By RYAN NAKASHIMA, Associated Press
LOS ANGELES (AP) — Pandora's new CEO Brian McAndrews is a rock star of the digital advertising world. He's best known for supercharging growth at digital marketing company aQuantive before its $6.3 billion sale to Microsoft. But as he takes the helm at Pandora, a daunting task awaits. The new tune-spinner-in-chief will need to oversee the renegotiation of the royalty fees the company pays to artists and recording labels.
What sounds like a mundane legal tussle could be a make-or-break moment for Pandora. The company's Internet radio service is wildly popular and continues to grow despite an expanding landscape of competitors. It has 72.1 million monthly users, and some 2.5 million people have activated Pandora in their car dashboards. Since the beginning of the year, Pandora's stock is up more than 150 percent.
Even so, royalty fees are the Internet radio giant's biggest drag on profits. For each song the service streams to listeners, the company pays a fraction of a penny in royalties, a rate that will rise each year through 2015. Last year, more than half of Pandora's $427 million in revenue went toward royalty payments, and costs are growing with every song its service plays.
If Pandora doesn't prevail in its negotiations, the company may need to increase the number of ads it presents to listeners or raise subscription fees in order to turn an elusive profit. But doing so could turn off listeners and hurt its ability to compete with services such as Apple's iTunes Radio, which launches next week.
McAndrews' appointment as CEO on Wednesday sent Pandora's stock up 12 percent to $23.97 on Thursday.
The 54-year-old executive told The Associated Press that the royalty fight is "a ways off" and that he'll rely on the counsel of co-founder Tim Westergren and outgoing CEO Joe Kennedy.
"I'm confident we'll be prepared and do the right thing," he said.
"I do share Pandora's longstanding belief that musicians should be fairly compensated for their work," McAndrews said, adding that the existing patchwork of laws was "created piecemeal over decades" and "doesn't serve any one very well."
Pandora's royalty costs are the main reason it posted another net loss in the quarter through July, of $7.8 million, despite revenue that rose 55 percent to $157.4 million.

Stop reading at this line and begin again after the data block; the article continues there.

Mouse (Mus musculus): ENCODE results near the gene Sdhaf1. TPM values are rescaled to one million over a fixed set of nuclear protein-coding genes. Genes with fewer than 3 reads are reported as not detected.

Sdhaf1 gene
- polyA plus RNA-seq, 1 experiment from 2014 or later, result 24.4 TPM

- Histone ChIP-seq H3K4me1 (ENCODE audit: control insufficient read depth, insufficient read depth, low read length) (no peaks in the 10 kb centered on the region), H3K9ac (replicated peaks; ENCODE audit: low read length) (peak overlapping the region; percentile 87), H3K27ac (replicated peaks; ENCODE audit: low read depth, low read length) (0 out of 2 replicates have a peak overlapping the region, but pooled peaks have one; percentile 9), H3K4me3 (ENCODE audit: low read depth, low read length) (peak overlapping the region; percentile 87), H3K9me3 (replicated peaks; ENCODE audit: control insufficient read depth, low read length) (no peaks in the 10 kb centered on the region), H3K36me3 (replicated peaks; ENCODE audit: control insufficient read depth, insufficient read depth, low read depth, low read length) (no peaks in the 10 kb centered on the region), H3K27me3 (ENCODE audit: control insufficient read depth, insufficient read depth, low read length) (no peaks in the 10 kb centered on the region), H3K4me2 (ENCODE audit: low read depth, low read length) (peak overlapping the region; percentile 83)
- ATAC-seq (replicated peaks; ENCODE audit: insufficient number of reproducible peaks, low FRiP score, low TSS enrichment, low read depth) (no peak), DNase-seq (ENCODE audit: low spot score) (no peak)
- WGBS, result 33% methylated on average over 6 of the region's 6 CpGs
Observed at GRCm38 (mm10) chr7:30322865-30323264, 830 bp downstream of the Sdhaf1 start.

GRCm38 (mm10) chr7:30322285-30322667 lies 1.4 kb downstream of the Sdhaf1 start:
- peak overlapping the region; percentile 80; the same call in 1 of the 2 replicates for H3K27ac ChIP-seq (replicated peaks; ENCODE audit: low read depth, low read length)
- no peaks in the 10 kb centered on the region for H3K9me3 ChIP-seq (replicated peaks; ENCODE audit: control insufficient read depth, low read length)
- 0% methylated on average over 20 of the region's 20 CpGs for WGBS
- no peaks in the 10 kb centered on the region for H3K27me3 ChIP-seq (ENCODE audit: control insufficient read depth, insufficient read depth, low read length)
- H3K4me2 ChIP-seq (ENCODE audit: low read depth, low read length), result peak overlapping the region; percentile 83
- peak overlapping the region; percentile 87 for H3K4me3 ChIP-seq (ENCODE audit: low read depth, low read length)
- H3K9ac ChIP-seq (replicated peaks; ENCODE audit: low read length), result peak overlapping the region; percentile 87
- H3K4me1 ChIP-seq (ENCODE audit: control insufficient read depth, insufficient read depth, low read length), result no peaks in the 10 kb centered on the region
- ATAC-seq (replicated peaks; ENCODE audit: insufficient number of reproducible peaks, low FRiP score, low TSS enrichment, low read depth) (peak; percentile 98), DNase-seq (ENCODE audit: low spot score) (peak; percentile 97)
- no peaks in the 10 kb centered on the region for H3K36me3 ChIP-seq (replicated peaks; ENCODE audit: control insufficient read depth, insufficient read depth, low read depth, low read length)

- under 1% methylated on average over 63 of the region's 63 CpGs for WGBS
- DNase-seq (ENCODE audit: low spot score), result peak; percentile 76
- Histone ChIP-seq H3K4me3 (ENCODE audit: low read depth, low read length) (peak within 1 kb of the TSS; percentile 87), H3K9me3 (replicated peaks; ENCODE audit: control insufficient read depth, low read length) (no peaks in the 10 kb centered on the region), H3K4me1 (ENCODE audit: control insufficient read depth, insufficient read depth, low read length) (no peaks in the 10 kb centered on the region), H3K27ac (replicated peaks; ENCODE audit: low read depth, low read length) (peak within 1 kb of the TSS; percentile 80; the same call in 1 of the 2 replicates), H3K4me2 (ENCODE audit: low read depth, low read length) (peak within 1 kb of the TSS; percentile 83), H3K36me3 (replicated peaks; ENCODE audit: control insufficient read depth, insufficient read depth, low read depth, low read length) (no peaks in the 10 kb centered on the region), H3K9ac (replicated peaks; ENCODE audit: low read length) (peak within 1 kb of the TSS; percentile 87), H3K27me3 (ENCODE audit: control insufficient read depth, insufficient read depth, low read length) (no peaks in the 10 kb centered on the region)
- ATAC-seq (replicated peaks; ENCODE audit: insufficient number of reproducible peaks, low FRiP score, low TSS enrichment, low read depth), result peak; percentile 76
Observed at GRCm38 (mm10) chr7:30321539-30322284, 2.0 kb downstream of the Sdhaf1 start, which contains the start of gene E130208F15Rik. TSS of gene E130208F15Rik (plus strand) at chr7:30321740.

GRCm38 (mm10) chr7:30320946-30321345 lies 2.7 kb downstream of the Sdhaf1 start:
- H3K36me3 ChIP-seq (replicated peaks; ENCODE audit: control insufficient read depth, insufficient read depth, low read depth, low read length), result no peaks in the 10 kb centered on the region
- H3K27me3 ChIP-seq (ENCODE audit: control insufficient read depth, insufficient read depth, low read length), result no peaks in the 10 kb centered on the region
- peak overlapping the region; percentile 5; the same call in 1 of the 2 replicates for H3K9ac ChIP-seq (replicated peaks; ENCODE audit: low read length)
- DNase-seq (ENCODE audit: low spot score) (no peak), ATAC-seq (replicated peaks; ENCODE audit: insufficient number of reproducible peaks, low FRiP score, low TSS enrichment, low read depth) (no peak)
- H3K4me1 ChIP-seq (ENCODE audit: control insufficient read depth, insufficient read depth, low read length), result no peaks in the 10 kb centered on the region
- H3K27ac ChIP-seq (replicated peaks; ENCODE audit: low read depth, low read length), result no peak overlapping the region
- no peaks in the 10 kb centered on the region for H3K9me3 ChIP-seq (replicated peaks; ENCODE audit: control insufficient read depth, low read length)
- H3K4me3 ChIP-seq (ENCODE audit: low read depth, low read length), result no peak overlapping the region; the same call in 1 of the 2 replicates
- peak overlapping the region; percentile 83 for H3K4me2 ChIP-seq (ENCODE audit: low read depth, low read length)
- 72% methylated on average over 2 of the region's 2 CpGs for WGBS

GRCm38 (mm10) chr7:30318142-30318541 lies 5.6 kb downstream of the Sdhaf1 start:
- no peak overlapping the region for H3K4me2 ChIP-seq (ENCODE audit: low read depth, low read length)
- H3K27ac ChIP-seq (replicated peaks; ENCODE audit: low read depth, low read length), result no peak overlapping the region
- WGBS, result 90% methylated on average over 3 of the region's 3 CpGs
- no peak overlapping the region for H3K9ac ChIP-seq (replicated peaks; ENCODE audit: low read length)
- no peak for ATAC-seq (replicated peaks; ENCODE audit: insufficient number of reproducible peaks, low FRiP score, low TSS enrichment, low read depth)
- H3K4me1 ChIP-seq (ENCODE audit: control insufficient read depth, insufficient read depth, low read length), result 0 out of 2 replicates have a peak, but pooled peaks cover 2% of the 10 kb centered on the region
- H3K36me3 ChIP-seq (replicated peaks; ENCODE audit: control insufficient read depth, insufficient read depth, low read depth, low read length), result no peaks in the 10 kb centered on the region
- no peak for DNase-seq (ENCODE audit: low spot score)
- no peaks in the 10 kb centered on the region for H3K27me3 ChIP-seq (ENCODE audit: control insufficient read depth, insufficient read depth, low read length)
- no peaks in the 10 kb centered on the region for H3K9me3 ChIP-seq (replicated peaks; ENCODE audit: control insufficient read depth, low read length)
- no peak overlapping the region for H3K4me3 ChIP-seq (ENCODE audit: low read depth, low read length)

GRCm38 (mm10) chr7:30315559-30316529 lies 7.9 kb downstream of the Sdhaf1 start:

It has been difficult for Pandora to rein in royalty costs. In February, Pandora restricted listeners to 40 hours of free mobile listening per month, in an attempt to cap royalties driven by its heaviest users. But after listener hours began falling, it reversed the move in August.
Analysts are concerned about the bind Pandora is in.
"They're kind of stuck in this situation where they can't get to profitability from growing their users. They need to get to profitability from giving their users less content," said Rich Tullo, an analyst with financial services firm Albert Fried & Co. "That's a kind of tough position to be in as a company."
What's different about the upcoming fee negotiations is that Pandora's survival is no longer in doubt. Analysts expect that in the fiscal year through January, Pandora will post its first positive earnings per share — 3 cents after excluding special items — since it became a publicly traded company in the summer of 2011.
Despite its narrow profitability, some artists believe they haven't been compensated enough for their contributions to Pandora's success. Many of them want a bigger share of the riches music streaming is generating.
Pandora's revenue is more than 20 times what it was in 2009, the last time it reached a deal with the recording industry.
David Lowery, frontman for the alternative rock band Cracker, blogged in June that he could make more from the sale of a single T-shirt than the $16.89 Pandora paid him for a million plays of the band's 1993 hit "Low" in the final three months of last year.
While he acknowledges he made $50,000 in royalties last year across all streaming and sales formats, Lowery told The Associated Press his fight is about the future, because services like Pandora are displacing other forms of listening.
"If we don't get the webcasting rights right for songwriters, we're screwed," Lowery said.
Pandora has tried numerous tactics to drive royalty costs down. In June, it bought a South Dakota radio station to qualify for the lower fees charged to station owners. The company also backed a now-defunct bill in Congress that would have lowered its rates. Each move has been met with strong opposition from the music industry.